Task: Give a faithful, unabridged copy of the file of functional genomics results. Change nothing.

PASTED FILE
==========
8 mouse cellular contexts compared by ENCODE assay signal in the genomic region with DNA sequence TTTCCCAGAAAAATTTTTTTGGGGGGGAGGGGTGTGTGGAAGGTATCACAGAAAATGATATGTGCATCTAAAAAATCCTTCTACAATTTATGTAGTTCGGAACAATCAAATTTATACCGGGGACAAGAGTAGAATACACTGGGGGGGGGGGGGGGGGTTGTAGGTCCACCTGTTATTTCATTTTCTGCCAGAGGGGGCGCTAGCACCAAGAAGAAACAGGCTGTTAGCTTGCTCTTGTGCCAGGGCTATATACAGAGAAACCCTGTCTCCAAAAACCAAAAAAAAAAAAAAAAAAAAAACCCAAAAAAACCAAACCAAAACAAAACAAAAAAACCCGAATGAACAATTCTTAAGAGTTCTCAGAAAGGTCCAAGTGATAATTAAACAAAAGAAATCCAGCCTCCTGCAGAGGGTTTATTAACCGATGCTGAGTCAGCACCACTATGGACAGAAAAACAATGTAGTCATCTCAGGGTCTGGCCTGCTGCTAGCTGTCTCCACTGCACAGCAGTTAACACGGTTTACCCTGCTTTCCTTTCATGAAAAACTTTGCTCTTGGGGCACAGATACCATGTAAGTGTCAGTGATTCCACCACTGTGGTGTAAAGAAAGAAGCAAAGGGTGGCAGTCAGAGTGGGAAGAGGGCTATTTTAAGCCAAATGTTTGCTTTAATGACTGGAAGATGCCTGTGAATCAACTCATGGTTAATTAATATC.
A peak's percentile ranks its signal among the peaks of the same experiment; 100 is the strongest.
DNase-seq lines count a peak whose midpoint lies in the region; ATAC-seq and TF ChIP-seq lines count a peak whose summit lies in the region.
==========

8 mouse cellular contexts compared by ENCODE assay signal in the genomic region with DNA sequence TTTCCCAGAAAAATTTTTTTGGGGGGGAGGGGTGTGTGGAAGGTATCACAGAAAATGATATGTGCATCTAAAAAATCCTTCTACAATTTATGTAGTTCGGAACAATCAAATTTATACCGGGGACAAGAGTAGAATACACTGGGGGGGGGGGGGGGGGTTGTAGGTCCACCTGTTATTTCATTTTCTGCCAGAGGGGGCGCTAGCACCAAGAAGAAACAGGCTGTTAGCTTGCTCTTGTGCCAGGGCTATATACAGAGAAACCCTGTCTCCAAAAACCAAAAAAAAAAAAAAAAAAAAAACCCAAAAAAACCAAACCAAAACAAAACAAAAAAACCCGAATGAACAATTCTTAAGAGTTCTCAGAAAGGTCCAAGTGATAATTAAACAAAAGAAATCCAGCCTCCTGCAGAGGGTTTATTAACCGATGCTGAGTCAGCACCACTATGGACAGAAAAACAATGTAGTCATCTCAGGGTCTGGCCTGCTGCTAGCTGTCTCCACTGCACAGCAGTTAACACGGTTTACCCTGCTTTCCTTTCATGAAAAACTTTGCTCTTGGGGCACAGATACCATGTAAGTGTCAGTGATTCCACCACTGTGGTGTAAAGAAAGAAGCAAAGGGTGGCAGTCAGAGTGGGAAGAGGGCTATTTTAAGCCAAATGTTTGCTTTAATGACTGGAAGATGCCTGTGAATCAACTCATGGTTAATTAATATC.
A peak's percentile ranks its signal among the peaks of the same experiment; 100 is the strongest.
DNase-seq lines count a peak whose midpoint lies in the region; ATAC-seq and TF ChIP-seq lines count a peak whose summit lies in the region.